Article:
5 Reasons to Avoid Being Your True Self at Work

These days everyone is talking about “authenticity”. It seems like the latest trend or buzz word, but what does it really mean at the workplace when someone says “bring your true self” or “bring your whole self”? Is it a wise thing to do? Intuitively it seems like the right thing to do and it’s hard to deny its appeal.

Don’t be fooled by the marketing! “There is such a thing as being too honest, and the lion can be perilously thin.” warns Herminia Ibarra, a professor at business school INSEAD in Paris and author of the Harvard Business Review article titled, “The Authenticity Paradox” and book “Act Like A Leader, Think Like A Leader.” Ibarra argues that a naïve and simplistic understanding of authentic leader ship can backfire fast.

Here are some of the things you risk against being too “authentic” at work: 

Making bad decisions

As you move into a bigger roles, the value-based choices and decisions that were shaped by the past experiences can lead us astray. This will cause you to be extremely rigid in the way you think about authentic leadership that you may be overlooking decisions routed in data. The empirical data could say go left however you decide to go right due to your value-based judgement in a deeply-seated definition of being authentic.

Might start rationalizing poor performance and results

Depending on how a person defines authenticity, to some, authenticity may just be a cover for poor results and performance. You may hear excuses such as, “that’s just my style” as an easy defence mechanism to receiving constructive feedback and this could be the kind of mindset that really sets you back from further growth.

Growth stagnates

So you want to be authentic to your true self? What does this even mean? Which version of you are you being true to? It’s a bit of a slippery slope as you internalize through this definition. The notion of being authentic seems simple, intuitive and even congruent to how you feel, but how would you measure this in a concrete way? The danger is that some may stay in their comfort zone and just might just get stuck there forever.

Credibility down the hole

How would you feel if your manager admitted to their fear or inadequacy in the job? Would you question their ability to lead? Would you start to undermine their authority? At times, vulnerability can be empowering, but some things are better shared in private among family and friends. Think about this next time when you feel the urge to spill the beans in the effort of being collaborative and transparent to your team members. It may feel good at the moment, but others may be seeing you through a different light.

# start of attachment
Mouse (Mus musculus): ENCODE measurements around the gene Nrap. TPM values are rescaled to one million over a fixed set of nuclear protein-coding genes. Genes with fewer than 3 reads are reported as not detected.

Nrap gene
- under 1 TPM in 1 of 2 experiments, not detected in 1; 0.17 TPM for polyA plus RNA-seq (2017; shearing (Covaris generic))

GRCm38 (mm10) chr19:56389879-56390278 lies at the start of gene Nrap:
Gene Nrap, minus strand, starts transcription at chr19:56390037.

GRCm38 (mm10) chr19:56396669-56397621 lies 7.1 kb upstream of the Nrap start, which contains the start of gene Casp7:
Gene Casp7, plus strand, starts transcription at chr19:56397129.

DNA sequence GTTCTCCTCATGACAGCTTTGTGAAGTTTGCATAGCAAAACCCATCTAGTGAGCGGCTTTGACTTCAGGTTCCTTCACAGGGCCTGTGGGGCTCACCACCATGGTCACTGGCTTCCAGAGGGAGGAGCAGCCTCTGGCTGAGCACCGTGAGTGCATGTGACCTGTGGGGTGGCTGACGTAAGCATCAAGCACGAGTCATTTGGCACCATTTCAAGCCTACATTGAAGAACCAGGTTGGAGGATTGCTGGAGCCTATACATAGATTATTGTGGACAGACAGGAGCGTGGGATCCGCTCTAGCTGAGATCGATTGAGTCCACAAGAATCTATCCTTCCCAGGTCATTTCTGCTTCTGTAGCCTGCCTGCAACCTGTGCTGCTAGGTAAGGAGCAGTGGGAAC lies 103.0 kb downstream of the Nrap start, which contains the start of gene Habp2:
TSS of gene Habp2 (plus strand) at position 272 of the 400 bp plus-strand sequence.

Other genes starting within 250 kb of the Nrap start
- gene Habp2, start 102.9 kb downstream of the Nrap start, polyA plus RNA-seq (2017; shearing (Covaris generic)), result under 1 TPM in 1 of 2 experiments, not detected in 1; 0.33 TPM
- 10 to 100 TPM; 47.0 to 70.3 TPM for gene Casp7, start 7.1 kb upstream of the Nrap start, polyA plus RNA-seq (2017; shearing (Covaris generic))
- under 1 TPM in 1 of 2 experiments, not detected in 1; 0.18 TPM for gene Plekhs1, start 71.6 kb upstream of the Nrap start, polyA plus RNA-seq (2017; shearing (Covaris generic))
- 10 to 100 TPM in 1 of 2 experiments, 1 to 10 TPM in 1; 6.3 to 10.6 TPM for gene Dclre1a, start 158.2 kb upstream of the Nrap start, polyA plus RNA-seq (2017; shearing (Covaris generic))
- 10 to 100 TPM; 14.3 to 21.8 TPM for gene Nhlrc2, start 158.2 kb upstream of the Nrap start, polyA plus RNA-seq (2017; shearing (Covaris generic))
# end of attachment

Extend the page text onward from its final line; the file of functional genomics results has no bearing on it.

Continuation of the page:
No buy-ins from others

Some professionals confuse being authentic by doing what feels right or most comfortable at the time, but when you behave in a way that goes against the expectations or what’s necessary to succeed in a particular role, you may be setting yourself up for failure. When working in another country, you have to adopt and adjust to their cultural norms, so why wouldn’t do the same for the company you work for? It may be necessary to adjust your style to the environment in order to succeed, even if it initially feels fake.

Final thoughts

In order to avoid these trip wires, try evolving towards an adaptively authentic way of leading. Think of leadership development as trying on possible selves rather than working on yourself. Try to adopt an attitude where we are more open to possibilities. Always remember that it’s OK to be inconsistent one day to the next. Think of them as experiments to figure out what’s right for the new challenge and the environment that we face.

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